So they couldn't help but see numbers in every word they wrote. So let me go back to my comparative English example. (As neither I nor, I suspect, many others on this site know Greek or Hebrew.) So for example if you saw the word GUN, you would naturally think 7+300+50=357. You couldn't help but think of 357 as the "number of the gun". It would be inevitable that you'd have cases like, you'd tell a friend that you got paid $357 and he'd joke, "What, do you have a job shooting people now?" And you'd both laugh because you'd both quickly get the joke. Etc.

Of course many words wouldn't be the natural way to write numbers. Like you would normally write 123 as 100+20+3, SKC. But if you saw SKAB, i.e. 100+20+1+2, you would still add it up to 123. So any word could be read as a number, even if it wasn't how you would naturally write that number.

So when John talked about "the number of his name" being 666, this would be instantly understood by any Greek or Hebrew person as meaning that if you add up the values of the letters in his name, it will total 666.

Yes, the Hebrew version of Nero's name adds up to 666. At least, people give a Hebrew version that adds up. I freely admit that I don't know if this is the way people routinely wrote his name in Hebrew or if it is contrived. Anyway, maybe that means he's the Beast that John was talking about, maybe that's just coincidence, I don't know. I've heard so many conflicting theories about Revelation that I reserve judgement.

Let me add that there's a game that's played now and then of taking some public figure that you consider very evil and dangerous and showing that his name adds up to 666. Well, it stands to reason that most names would add up to something less then a few thousand. So one out of every few thousand names likely adds up to 666 by coincidence. With 6 billion people in the world today, if we translated all their names to Greek or Hebrew, there should be a million or so who add up to 666. Given that there are often multiple ways to translate a name between languages, and that you can plausibly choose either Greek or Hebrew, and that you could pick first name or last name or both or use initials or middle names or other variations, you probably have at least a 2 or 3% chance that any given name will come out to 666 without any stretching. Then toss in all the games that people DO play, like casually saying "... and if we double the 'r' ..." or "... and add 32 because he became a senator when he was 32 years old ...", or simply making up their own system of assinging values to letters with no reference to how the Greeks or Hebrews did it, and I'm sure you could get anyone you wanted to add up to 666.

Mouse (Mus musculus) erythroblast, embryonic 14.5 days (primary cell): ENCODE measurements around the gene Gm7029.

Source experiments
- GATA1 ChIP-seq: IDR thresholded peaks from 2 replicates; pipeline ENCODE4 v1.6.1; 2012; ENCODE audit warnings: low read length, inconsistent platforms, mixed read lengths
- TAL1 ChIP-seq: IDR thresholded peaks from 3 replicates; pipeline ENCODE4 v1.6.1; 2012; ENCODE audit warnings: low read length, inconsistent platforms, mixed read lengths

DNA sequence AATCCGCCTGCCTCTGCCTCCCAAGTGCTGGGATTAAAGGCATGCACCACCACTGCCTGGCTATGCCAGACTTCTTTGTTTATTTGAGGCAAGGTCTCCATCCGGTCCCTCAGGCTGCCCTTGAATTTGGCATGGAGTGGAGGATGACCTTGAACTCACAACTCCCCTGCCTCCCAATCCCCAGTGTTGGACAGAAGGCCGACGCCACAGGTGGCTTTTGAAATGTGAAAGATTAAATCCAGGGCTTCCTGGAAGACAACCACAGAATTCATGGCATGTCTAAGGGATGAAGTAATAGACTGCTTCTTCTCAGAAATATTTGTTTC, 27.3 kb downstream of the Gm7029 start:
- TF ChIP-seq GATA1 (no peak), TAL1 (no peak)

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Understanding this number is deeply rooted into how one understands Revelation. I understand it as speaking of a near prophecy of the Roman Empires attack on the church, and in so doing, mirroring a continuous and distant prophecy of the churches existence in the world until the final judgment, with some things principally intending their final fulfilment. In this contact 666 probably meant something very specific to the readers at the time (which they could decode) as well as being symbolic of something for all time and which at the end of the world may also take on renewed and final significance. History in the Bible is treated as a kind of prophecy so the meaning of 666 may be fulfilled more than once.

The initial meaning has been proposed by those who have studied gematria. Gematria was a popular practice at that time which corresponds letters to numbers, so that summing up a name gives a final number. This was practiced by Jewish mystics. For example, it has been argued by scholars that when the name "Nero Caesar" is spelled with Hebrew letters as נרון קסר (NRWN QSR) — Hebrew is written without vowels — the following addition is made from left to right: 50 + 200 + 6 + 50 + 100 + 60 + 200 = 666.

Emperor Nero may very well have been the initial meaning to the readers. Although our certainty about this is scanty for it seems no standard traditional view developed in subsequent church history, it nevertheless points to the intended meaning. There is little question in my own mind that the beast which is represented by the number was Rome. Rome especially as it represented Emperor Worship, making it difficult for Christians to engage in trade, without somehow paying homage to the idolatry of Rome, was ‘the beast’ opposing the church. Not only so but this political system that opposed Christ and enforced idolatry was soon to breakout into full undisciplined persecution against the church, which John wanted to prepare them for.